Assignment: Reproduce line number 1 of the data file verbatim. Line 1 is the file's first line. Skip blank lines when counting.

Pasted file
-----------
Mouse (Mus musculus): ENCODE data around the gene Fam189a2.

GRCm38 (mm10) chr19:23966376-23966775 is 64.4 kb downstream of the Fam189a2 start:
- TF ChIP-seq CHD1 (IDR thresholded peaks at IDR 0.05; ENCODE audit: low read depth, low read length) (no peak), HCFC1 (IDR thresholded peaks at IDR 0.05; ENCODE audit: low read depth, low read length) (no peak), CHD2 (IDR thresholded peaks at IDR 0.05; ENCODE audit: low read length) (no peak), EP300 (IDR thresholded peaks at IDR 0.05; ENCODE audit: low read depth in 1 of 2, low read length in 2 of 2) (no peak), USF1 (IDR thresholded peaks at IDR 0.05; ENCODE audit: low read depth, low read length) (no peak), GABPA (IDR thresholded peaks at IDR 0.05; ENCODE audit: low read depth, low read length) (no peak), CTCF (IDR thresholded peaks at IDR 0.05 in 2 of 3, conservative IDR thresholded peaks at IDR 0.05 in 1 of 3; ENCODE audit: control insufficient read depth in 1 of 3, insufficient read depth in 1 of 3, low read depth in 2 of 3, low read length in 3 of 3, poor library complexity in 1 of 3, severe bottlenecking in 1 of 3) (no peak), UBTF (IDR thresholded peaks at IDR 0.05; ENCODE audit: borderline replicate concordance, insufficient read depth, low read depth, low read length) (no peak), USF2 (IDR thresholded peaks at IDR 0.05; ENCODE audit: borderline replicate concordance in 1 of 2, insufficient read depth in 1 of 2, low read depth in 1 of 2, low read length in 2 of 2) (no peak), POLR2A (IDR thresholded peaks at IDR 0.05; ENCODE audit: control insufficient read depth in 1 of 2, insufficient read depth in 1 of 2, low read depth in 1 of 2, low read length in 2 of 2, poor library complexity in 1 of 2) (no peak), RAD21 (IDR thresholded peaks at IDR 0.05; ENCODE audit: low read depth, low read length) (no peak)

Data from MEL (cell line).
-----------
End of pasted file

Mouse (Mus musculus): ENCODE data around the gene Fam189a2.